Liverpool forward Mo Salah says he "absolutely" disagrees with the accusations of diving which have plagued him this season.
Last month, Cardiff City manager Neil Warnock compared the Egyptian star to British Olympic diver Tom Daley after Liverpool beat the Welsh team 2-0 in the Premier League.
Liverpool's second goal came courtesy of a penalty after Salah was adjudged to have been fouled by Cardiff defender Sean Morrison.
Former Premier League referee Keith Hackett recently told The Telegraph that Salah is beginning to earn a reputation as a diver, while one Liverpool fan on Twitter said: "It sickens me to see a man with Salah's talent diving to get the upper hand."
But Salah believes the introduction of the video assistant referee into the Premier League next season will leave him vindicated against his accusers.
"I have nothing to say," Salah told Bleacher Report's Taylor Rooks, speaking ahead of Liverpool's Champions League semifinal against Barcelona. "We will have VAR next season and when we get a penalty they will also say that VAR is wrong."
Salah's remarkable first season in English football saw him pick up the Premier League golden boot on his way to setting a new record of 32 goals from his 36 appearances.
In total, the 26-year-old amassed more than 40 goals across all competitions.
Despite once again leading the Premier League golden boot race with 21 goals and eight assists, Salah has arguably becoming a victim of his own success, as supporters once again expect him to hit the heights of the 2017/2018 campaign.
Last season's tally may well prove to be an anomaly but given the previous record of 31 goals, set by all-time Premier League goalscorer Alan Shearer in 1996, had stood for more than two decades, Salah is bemused at some of the criticism he has received for not netting more often.
"Expectations from people are very, very high," Salah says. "So basically, you score 40-something last season, now they want you to score 60, next season they want you to score 90.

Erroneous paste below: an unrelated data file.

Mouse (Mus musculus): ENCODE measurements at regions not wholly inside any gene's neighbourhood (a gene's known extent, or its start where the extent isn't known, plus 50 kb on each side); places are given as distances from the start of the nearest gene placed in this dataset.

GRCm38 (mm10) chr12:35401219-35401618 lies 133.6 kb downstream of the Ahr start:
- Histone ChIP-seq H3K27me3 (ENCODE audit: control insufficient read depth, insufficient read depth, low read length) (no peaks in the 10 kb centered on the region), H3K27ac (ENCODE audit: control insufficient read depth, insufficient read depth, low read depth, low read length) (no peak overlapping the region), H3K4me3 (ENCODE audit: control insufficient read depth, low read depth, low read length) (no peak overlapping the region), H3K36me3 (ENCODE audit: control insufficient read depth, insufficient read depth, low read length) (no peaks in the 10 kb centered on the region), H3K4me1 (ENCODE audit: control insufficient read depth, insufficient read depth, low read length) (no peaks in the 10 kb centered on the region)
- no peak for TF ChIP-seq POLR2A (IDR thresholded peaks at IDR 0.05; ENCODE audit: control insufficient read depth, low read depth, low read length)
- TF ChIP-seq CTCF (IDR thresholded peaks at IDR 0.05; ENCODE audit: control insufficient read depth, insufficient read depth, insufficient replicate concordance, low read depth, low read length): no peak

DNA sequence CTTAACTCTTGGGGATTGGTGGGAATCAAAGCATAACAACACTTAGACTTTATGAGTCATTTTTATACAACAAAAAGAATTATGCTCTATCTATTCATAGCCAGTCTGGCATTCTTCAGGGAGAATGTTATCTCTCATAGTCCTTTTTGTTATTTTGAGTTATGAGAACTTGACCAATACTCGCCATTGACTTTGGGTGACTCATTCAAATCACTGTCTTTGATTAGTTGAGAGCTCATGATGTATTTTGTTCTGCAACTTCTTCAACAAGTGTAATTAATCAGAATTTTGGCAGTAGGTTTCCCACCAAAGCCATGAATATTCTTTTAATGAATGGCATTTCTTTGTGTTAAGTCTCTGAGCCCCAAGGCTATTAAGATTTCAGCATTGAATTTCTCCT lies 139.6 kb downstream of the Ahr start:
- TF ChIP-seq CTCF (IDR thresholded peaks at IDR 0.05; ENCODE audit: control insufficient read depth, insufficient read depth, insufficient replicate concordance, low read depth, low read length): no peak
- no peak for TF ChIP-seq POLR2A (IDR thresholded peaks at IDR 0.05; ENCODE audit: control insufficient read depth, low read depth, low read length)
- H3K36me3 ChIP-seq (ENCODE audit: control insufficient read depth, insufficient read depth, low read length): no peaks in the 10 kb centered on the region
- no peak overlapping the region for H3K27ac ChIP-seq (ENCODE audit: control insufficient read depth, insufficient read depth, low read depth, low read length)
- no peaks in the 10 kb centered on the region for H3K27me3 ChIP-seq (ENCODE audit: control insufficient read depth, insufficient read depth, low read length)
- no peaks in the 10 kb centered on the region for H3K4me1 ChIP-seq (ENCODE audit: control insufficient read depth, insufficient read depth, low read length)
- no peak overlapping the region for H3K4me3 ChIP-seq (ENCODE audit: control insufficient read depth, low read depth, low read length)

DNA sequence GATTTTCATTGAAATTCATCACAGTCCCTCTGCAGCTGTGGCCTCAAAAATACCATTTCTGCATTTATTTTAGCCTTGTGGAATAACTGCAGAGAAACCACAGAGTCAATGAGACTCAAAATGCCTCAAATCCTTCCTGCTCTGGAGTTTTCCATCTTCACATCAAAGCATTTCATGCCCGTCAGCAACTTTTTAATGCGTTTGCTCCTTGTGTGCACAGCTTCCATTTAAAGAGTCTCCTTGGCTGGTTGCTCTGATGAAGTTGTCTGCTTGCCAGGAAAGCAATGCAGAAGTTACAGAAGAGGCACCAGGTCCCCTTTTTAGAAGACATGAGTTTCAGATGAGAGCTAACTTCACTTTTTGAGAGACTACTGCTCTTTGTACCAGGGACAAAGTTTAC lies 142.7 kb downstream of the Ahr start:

"It doesn't work like that. If I score 30 goals and my team is third or fourth, are you going to be happy? No."
Mo vs. Messi
Liverpool go into the Champions League semifinals as the only team to have reached the same stage last season, when the Reds overcame Roma in a thrilling tie to reach the final.
But the occasion was quickly overshadowed by Salah's injury after he was hauled clumsily to the ground by Real Madrid's Sergio Ramos.
The shoulder injury would force him to be substituted in the final and the memory of leaving the field in tears is one that lingers.
"When I think about it, it was very, very bad," he recalls. "Final (of the) Champions League, a big dream for yourself and for the city, for the fans, for everyone who wants to win the Champions League.
"That time, mentally, was very, very bad. When I got substituted, I went into the dressing room and was just crying because I felt like the Champions League was over and the World Cup is over. It was very tough for me in that moment."
Salah says he hasn't spoken to Ramos since the incident and he has closed a chapter on the subject, but the pain of coming so close to lifting the trophy is something that still haunts him today.
His World Cup dream also quickly turned into a nightmare, unable to recover in time from his injury to meaningfully impact Egypt's campaign as his country lost all three of its group stages matches.
"It still hurts now because you didn't win it," he says. "You feel like you were close to winning the Champions League and you didn't win it. I wanted to play at the World Cup -- it's a dream.
"But I wasn't fit. I went to my room and I was crying almost every day. Before the first game -- I didn't play -- I was crying on the bus, I went to the bathroom and was crying in the bathroom, because I wanted to start the game.
"I knew I was not fit at all to play but in one moment, like," adds Salah, snapping his fingers "It disappeared, it's so, so difficult."
Standing in the way of Salah and Liverpool's chance of redemption is Barcelona, as Jurgen Klopp's side face the small task of trying to stop Lionel Messi over two legs.
The Argentine maestro put in an otherworldly performance against Manchester United in the quarterfinal second leg but, rather than dreading the thought of facing him, Salah says he and his teammates are relishing it.
"Most people call him the best player ever," he says. "In the semifinal that's something very huge and something very, very exciting for me and the team. It's something great.
"It's something very, very huge to play against Barcelona in the semifinal -- wow."
Time will tell whether or not Salah and his teammates leave the Camp Nou pitch with the same enthusiasm come Wednesday night.